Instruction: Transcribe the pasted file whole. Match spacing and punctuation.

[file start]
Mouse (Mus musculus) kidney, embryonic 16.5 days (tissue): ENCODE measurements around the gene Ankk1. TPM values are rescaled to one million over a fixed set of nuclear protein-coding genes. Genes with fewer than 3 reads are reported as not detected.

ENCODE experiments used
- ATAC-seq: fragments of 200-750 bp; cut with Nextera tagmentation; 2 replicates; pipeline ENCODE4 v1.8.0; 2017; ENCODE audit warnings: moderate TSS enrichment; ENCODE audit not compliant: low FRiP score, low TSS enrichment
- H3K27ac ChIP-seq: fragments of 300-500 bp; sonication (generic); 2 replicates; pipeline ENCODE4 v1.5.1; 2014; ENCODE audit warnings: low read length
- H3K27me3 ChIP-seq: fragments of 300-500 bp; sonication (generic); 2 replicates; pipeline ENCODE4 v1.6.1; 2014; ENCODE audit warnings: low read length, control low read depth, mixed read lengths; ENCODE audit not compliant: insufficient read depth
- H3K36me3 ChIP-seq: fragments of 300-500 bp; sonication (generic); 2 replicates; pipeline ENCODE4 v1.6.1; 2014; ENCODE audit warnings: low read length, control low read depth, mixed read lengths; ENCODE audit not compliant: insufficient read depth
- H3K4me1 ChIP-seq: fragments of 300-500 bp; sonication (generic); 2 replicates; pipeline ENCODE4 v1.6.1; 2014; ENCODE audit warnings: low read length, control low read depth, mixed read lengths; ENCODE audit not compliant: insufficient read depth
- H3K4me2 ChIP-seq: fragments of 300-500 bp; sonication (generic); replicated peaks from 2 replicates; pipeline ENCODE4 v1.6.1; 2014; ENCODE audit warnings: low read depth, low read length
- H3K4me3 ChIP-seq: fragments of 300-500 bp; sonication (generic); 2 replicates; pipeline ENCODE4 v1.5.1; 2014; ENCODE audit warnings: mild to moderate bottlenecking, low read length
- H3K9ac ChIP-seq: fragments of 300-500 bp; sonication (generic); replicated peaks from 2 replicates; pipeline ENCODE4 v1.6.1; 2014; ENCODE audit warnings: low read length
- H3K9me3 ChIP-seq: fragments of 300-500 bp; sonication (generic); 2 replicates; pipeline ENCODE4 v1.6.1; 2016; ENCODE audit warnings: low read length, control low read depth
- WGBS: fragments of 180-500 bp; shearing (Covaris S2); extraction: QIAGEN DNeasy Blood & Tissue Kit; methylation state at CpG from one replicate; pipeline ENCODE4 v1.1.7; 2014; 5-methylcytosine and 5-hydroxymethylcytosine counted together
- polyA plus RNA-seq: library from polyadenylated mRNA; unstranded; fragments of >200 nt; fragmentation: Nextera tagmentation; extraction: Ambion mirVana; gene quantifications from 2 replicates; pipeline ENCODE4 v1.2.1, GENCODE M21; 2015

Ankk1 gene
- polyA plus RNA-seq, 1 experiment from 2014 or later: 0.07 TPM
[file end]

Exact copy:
Mouse (Mus musculus) kidney, embryonic 16.5 days (tissue): ENCODE measurements around the gene Ankk1. TPM values are rescaled to one million over a fixed set of nuclear protein-coding genes. Genes with fewer than 3 reads are reported as not detected.

ENCODE experiments used
- ATAC-seq: fragments of 200-750 bp; cut with Nextera tagmentation; 2 replicates; pipeline ENCODE4 v1.8.0; 2017; ENCODE audit warnings: moderate TSS enrichment; ENCODE audit not compliant: low FRiP score, low TSS enrichment
- H3K27ac ChIP-seq: fragments of 300-500 bp; sonication (generic); 2 replicates; pipeline ENCODE4 v1.5.1; 2014; ENCODE audit warnings: low read length
- H3K27me3 ChIP-seq: fragments of 300-500 bp; sonication (generic); 2 replicates; pipeline ENCODE4 v1.6.1; 2014; ENCODE audit warnings: low read length, control low read depth, mixed read lengths; ENCODE audit not compliant: insufficient read depth
- H3K36me3 ChIP-seq: fragments of 300-500 bp; sonication (generic); 2 replicates; pipeline ENCODE4 v1.6.1; 2014; ENCODE audit warnings: low read length, control low read depth, mixed read lengths; ENCODE audit not compliant: insufficient read depth
- H3K4me1 ChIP-seq: fragments of 300-500 bp; sonication (generic); 2 replicates; pipeline ENCODE4 v1.6.1; 2014; ENCODE audit warnings: low read length, control low read depth, mixed read lengths; ENCODE audit not compliant: insufficient read depth
- H3K4me2 ChIP-seq: fragments of 300-500 bp; sonication (generic); replicated peaks from 2 replicates; pipeline ENCODE4 v1.6.1; 2014; ENCODE audit warnings: low read depth, low read length
- H3K4me3 ChIP-seq: fragments of 300-500 bp; sonication (generic); 2 replicates; pipeline ENCODE4 v1.5.1; 2014; ENCODE audit warnings: mild to moderate bottlenecking, low read length
- H3K9ac ChIP-seq: fragments of 300-500 bp; sonication (generic); replicated peaks from 2 replicates; pipeline ENCODE4 v1.6.1; 2014; ENCODE audit warnings: low read length
- H3K9me3 ChIP-seq: fragments of 300-500 bp; sonication (generic); 2 replicates; pipeline ENCODE4 v1.6.1; 2016; ENCODE audit warnings: low read length, control low read depth
- WGBS: fragments of 180-500 bp; shearing (Covaris S2); extraction: QIAGEN DNeasy Blood & Tissue Kit; methylation state at CpG from one replicate; pipeline ENCODE4 v1.1.7; 2014; 5-methylcytosine and 5-hydroxymethylcytosine counted together
- polyA plus RNA-seq: library from polyadenylated mRNA; unstranded; fragments of >200 nt; fragmentation: Nextera tagmentation; extraction: Ambion mirVana; gene quantifications from 2 replicates; pipeline ENCODE4 v1.2.1, GENCODE M21; 2015

Ankk1 gene
- polyA plus RNA-seq, 1 experiment from 2014 or later: 0.07 TPM